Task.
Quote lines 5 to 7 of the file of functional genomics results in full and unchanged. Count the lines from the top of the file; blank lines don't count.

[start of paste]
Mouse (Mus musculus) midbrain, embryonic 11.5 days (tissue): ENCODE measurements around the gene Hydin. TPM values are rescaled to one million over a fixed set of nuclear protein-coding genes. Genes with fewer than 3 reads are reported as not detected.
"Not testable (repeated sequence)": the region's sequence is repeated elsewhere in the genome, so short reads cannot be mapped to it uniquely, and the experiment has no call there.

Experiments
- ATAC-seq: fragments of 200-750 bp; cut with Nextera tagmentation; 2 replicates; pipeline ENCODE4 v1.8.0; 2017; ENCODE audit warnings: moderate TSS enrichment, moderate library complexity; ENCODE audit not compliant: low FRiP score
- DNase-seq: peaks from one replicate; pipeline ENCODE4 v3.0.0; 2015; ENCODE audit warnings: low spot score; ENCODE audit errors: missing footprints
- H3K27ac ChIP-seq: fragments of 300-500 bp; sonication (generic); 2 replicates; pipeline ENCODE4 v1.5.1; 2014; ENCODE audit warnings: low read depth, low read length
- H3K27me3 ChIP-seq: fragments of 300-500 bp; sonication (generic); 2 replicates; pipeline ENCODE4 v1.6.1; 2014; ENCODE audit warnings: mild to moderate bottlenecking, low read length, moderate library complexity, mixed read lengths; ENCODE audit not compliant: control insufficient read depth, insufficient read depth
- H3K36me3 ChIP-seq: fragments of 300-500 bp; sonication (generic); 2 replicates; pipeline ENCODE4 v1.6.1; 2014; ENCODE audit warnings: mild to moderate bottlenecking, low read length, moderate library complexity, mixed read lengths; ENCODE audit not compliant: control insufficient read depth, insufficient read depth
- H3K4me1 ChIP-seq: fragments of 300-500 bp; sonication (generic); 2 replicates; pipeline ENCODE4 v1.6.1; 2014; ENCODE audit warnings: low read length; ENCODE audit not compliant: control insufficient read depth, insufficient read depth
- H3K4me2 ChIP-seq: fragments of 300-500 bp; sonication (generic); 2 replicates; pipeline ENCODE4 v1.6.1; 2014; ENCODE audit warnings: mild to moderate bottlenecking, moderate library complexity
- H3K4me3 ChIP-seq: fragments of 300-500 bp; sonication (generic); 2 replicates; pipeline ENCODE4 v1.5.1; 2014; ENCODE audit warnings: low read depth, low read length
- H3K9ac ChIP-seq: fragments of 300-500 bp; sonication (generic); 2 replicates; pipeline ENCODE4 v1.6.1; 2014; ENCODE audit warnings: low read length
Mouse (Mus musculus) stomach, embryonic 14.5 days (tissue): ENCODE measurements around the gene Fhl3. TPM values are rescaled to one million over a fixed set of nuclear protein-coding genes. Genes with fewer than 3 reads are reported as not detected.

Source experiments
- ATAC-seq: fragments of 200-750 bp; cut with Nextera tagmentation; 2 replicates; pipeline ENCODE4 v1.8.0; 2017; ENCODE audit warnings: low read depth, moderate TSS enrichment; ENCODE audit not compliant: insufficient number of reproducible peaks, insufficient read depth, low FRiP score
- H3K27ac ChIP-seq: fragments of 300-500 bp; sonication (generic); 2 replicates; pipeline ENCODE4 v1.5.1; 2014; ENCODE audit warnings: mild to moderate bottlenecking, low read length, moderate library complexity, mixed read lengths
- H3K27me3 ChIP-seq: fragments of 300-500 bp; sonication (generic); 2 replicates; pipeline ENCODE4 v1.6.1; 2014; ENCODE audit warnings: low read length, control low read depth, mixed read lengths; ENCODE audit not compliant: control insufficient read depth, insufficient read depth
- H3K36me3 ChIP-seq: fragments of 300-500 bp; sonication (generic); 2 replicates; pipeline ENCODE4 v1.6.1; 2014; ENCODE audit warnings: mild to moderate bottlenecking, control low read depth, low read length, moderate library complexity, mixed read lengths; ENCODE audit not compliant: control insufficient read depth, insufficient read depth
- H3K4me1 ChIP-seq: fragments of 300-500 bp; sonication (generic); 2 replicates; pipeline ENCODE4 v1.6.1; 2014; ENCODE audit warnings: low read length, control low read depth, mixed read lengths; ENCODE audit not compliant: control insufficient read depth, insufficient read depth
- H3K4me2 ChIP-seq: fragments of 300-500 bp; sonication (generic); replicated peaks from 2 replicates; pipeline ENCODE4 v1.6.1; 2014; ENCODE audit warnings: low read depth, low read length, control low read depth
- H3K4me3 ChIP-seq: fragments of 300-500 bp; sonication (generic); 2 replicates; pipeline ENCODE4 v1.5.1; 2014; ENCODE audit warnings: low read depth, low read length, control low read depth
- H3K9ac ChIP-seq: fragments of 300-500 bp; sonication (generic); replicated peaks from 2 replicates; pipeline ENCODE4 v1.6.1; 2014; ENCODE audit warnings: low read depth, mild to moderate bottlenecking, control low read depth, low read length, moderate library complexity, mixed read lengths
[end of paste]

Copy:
- DNase-seq: peaks from one replicate; pipeline ENCODE4 v3.0.0; 2015; ENCODE audit warnings: low spot score; ENCODE audit errors: missing footprints
- H3K27ac ChIP-seq: fragments of 300-500 bp; sonication (generic); 2 replicates; pipeline ENCODE4 v1.5.1; 2014; ENCODE audit warnings: low read depth, low read length
- H3K27me3 ChIP-seq: fragments of 300-500 bp; sonication (generic); 2 replicates; pipeline ENCODE4 v1.6.1; 2014; ENCODE audit warnings: mild to moderate bottlenecking, low read length, moderate library complexity, mixed read lengths; ENCODE audit not compliant: control insufficient read depth, insufficient read depth